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Author: Krista O'Malley
I love Asian foods and am always eager to learn different flavors, techniques and dishes. When Bon Appetit comes to the house, it’s an exciting day and even more exciting when they offer something like soup dumplings.
I love dumplings! I grew up with a mother who made Shou Mei (pork and shrimp dumplings) among many other Asian inspired dishes. For me, the more time I can spend in the kitchen the better – the prep work and assembly is the best. So when I came across this recipe, I was really excited to try it!
Upon initial review of the recipe, the filling was pretty similar to the filling I use for the Shou Mei dumplings – so there was never a doubt in my mind that the filling wouldn’t be awesome. One of my downfalls in the kitchen is with dough’s and baking. I do make my own pasta and have made pizza and steam bun doughs, but I generally don’t have the patience for measuring and waiting – I like to wing it and throw things together and be surprised that it came out awesome. I was a little intimidated by having to make my own dough, but it came out pretty good!
I would recommend this recipe to anyone who has a few hours to spare. We generally make our Sunday dinner’s bigger meals and spend a little more time putting everything together. We use this day for experiments like this one or old favorites that we normally can’t do during the week, so I spent my Sunday making this dish for the hubby and a couple of girlfriends.
First, get your grocery list together. If you can, head to an Asian market. You can find all of your ingredients in a normal super market possibly with maybe a couple of exceptions, but I think it helps to get you in the mood and inspire you. Plus, the ingredients are authentic products. As explained in another blog I love and cook from all the time, The Woks of Life, some of the products are decent in flavor however you will find that something, even as normal and basic as soy sauce, can have different depths and flavors from what you are used to getting or using. I like to get produce and meat from the Asian market as well – it always looks great and a lot of the time it’s cheaper.
I don’t know about you, but I can officially count on one finger the amount of times I have bought pig skin, bones and feet. It was really fun and I hope to do it again with other parts to make delicious stocks similar to this. Creating the gelatin was the easiest part and really fun to see it all cook down and come together with such simple ingredients and natural gelatin from the bones. I don’t know if I skimmed my stock enough before cooling, so truly, do skim it often per the directions. If there is some fat, like mine (seriously like the tiniest bit) I think it adds more to the pork since generally that is pretty lean.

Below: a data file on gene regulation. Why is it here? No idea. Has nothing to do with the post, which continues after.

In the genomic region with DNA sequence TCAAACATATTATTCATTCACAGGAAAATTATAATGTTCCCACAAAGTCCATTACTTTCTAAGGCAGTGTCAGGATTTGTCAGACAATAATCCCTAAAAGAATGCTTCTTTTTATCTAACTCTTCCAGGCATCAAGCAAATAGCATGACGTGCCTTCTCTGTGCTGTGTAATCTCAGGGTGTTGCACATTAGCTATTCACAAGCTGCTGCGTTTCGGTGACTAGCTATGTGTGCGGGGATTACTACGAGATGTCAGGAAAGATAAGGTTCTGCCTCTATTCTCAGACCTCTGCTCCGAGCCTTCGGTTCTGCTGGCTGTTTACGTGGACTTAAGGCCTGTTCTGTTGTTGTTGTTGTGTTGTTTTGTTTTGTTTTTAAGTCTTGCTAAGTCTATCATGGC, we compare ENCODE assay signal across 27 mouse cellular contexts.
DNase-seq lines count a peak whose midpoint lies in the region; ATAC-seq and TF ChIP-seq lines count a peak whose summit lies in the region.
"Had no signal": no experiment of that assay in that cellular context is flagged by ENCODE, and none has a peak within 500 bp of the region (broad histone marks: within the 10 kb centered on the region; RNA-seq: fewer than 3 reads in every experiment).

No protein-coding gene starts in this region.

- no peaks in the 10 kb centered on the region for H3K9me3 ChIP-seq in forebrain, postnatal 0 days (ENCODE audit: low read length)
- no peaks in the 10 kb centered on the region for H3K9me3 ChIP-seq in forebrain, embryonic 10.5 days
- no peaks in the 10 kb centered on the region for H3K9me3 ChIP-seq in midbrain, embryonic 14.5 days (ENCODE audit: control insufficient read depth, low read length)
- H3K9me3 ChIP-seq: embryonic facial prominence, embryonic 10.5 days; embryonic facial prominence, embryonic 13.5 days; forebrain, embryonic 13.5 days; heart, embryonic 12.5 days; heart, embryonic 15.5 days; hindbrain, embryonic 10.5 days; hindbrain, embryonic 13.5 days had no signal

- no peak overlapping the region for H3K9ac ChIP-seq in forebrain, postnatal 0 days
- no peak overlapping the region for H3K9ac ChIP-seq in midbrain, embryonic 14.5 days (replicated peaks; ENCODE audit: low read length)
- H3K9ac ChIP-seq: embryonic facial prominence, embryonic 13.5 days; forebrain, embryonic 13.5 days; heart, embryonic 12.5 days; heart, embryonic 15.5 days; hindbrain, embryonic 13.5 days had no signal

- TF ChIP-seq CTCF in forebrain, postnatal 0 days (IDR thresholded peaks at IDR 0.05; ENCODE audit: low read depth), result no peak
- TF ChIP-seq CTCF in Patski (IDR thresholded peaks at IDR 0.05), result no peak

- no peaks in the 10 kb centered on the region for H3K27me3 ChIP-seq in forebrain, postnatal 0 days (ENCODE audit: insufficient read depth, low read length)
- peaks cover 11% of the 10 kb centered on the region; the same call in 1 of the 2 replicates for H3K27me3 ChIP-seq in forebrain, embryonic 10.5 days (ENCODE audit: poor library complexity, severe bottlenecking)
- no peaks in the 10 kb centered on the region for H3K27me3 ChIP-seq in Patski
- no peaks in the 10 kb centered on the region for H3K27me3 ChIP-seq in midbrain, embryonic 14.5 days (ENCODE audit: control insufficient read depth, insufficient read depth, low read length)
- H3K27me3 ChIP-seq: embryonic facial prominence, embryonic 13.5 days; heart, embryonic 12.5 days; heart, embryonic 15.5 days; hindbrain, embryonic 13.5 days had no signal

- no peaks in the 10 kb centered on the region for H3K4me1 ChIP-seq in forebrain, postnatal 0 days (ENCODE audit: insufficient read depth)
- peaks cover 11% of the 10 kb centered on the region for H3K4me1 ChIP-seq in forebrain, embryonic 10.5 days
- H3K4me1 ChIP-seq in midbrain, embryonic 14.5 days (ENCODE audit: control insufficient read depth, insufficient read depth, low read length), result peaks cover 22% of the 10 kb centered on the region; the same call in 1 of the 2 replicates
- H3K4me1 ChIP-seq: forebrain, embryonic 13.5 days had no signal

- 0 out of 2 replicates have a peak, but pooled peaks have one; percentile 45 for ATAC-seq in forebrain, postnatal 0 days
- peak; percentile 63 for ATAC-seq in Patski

So after all is said and done, the recipe itself was tasty. Everyone really enjoyed it. I was slightly disappointed with the outcome though – the dumplings weren’t as soupy as I thought they should be and the dough was chewy (most likely because of inconsistent thickness from us rolling it out by hand. One of the things I found is that if you rolled out the dough per the instructions, you most likely would come out with a non-circular shape, so we started making little dough balls instead of the thumb pressed versions from our very precise one inch cuts and then rolling them out. Not only did we have more consistent wrappers, we had more consistent texture once the dumpling steamed. I would love to add more flavor in the dough next time, maybe a touch of sesame oil and/or chives mixed right in and definitely a pinch of salt.
The dough was really hard for me. Generally, I am really good at creating the small bite sized dumplings, but having to make and roll out my own dough made me realize how spoiled I was by store bought wonton wrappers. The consistency is different on the two doughs, so I don’t know if you could use a short cut with the pre-made wrappers, however I will try it at some point.
Next time, instead of mixing the soup gelatin in with the meat, I might try putting it on top of the meat so it can melt down into the bottom and maybe that will allow them to be soupier when you initially bite into the dumpling.
The dipping sauce, although authentic and per the recipe, was only eh to me. It tasted good, don’t get me wrong, however I make a really tasty one for my Shou Mei that I enjoy more. I think the addition of the black vinegar threw my taste buds off. I don’t know about you, but it’s very rare that I have eaten black vinegar despite loving Asian dishes.
All said and done, I would try this recipe again as it is written in the magazine – just for more experience with something I have only done once. I feel like you have to make something new a couple times the way it’s intended before inserting your opinion. I would also like to try the recipe with my twists to compare and see maybe why it was done a certain way.
Click here to visit BonAppetit.com for the recipe!
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About the Author
I am Dom. A mom, teacher, novice writer, cook, wine drinker, and so much more- filling the internet with unsolicited stories, questions, dreams, recipes, and advice. I'll be the voice that tells you what everyone is wondering but no one wants to ask!